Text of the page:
A new court in KwaZulu-Natal is set to revolutionise justice services, allowing for the community to apply for protection orders online.
The new Point Branch Family Court marks an important step in the country’s fight against gender-based violence (GBV).
Speaking at the official opening of the court, Minister of Justice and Correctional Services Ronald Lamola said the court will be the first in South Africa where domestic violence survivors can apply online for a protection order.
“In this court, we introduce much welcome innovation in our quest to drive our justice system towards an effective response to GBV.
“We hope to learn important lessons from this pilot as we prepare to roll-out a more comprehensive version throughout the country,” he said.
Located in Durban, KwaZulu-Natal, the court enables the community to access a variety of family services at one point.
It offers legal services related to domestic violence, maintenance, children’s court and protection from harassment, among others.
“The branch court concentrates on a basket of services that were accommodated at the Durban Magistrate’s Court, which has and continues to serve the KwaMashu, Umlazi, Chatsworth and Phoenix communities,” explained the Minister.
The Family Court was previously located at the Durban Magistrate’s Court, where there were severe spatial challenges.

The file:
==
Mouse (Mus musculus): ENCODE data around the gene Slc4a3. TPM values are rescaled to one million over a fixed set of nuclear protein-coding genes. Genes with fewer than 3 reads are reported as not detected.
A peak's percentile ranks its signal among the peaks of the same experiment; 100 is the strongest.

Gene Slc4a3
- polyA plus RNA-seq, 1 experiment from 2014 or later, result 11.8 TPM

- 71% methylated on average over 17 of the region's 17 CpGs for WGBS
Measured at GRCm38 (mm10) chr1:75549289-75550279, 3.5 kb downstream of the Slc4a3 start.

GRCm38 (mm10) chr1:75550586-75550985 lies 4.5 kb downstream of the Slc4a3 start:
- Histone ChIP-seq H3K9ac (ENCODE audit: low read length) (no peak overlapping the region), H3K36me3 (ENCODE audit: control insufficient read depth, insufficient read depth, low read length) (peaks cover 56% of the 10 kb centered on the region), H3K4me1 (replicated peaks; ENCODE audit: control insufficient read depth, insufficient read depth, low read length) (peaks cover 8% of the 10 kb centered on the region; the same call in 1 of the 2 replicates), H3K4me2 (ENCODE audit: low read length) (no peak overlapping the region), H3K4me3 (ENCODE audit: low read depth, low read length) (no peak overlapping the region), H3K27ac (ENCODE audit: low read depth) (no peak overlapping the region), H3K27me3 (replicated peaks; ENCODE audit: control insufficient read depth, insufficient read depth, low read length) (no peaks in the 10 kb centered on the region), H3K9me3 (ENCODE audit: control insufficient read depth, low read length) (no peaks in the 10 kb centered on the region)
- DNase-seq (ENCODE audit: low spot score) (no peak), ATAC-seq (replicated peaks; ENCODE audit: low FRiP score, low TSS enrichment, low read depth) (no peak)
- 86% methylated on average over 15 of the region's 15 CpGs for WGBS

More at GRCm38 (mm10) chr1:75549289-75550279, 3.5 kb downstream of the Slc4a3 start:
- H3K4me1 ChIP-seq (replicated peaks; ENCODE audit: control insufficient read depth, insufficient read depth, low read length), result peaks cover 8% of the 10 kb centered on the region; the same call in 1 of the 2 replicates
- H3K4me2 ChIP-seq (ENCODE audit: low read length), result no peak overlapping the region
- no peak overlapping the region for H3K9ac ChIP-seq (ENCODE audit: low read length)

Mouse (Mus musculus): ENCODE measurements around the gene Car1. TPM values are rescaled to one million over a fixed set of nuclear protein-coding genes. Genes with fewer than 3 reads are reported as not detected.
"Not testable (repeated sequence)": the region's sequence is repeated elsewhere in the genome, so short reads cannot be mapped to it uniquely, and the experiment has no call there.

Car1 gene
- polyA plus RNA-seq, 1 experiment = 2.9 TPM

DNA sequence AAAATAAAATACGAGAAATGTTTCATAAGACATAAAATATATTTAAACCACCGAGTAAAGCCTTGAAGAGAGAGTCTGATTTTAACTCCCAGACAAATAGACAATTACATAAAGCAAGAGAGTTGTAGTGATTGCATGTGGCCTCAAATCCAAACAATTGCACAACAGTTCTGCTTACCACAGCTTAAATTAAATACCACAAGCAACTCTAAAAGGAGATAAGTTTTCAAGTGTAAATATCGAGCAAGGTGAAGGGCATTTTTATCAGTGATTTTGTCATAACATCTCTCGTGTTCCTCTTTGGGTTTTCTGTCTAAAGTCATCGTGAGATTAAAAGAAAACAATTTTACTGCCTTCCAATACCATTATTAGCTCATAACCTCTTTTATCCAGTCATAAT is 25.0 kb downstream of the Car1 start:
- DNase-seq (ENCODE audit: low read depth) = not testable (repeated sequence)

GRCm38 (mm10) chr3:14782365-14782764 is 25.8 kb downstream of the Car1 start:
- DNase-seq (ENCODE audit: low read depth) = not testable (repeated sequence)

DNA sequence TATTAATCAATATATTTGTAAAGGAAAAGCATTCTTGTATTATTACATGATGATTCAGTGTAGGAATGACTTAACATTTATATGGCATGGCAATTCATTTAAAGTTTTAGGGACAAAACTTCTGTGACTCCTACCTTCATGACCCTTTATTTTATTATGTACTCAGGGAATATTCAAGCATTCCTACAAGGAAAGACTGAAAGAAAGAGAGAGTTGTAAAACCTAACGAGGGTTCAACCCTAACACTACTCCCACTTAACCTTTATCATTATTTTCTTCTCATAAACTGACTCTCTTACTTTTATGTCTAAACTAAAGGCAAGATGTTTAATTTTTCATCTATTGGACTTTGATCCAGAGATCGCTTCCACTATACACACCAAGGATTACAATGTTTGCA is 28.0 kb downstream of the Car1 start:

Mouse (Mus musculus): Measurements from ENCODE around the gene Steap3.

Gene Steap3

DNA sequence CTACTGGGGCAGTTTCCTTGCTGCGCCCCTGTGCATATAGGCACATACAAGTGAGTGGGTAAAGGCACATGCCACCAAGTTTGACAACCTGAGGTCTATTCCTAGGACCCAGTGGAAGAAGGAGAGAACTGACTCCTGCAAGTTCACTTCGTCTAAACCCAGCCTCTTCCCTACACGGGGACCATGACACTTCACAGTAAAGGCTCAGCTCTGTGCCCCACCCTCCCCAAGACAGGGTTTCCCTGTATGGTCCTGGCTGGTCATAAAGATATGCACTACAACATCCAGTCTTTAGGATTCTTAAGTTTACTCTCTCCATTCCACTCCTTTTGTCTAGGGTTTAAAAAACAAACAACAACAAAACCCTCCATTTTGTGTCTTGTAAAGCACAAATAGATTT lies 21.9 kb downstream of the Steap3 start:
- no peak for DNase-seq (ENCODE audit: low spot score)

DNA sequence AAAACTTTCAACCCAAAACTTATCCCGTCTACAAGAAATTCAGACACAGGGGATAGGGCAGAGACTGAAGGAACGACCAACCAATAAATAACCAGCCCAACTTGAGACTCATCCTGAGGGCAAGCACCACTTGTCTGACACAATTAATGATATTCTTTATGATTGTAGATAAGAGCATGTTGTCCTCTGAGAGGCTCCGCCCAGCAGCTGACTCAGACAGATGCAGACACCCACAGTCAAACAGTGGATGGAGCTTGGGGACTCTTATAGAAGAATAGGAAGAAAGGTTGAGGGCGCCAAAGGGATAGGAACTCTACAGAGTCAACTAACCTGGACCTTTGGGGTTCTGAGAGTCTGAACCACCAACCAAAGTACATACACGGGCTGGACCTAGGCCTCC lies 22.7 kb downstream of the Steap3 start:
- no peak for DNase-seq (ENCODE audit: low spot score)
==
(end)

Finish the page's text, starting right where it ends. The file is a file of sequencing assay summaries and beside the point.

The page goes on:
Communities can now access services in a more secure and private atmosphere that promotes and maintains human dignity, while ensuring an environment that is victim- and child-friendly.
The court consists of six family courtrooms, with expanded waiting rooms.
Minister Lamola added that through this court, the department is demonstrating a shift towards gender sensitive courts. Most of the court’s features are designed to not only dispense justice, but to also achieve it with women’s needs in mind.
“Through this court, we will implement the National Strategic Plan on GBV and Femicide.
“We address underlying problems with the implementation of the Domestic Violence Act, the Maintenance Act, and other pieces of progressive legislation, such as the Children’s Act, Promotion of Equality and Prevention of Unfair Discrimination Act, Employment Equity Act and the Protection from Harassment Act,” he said.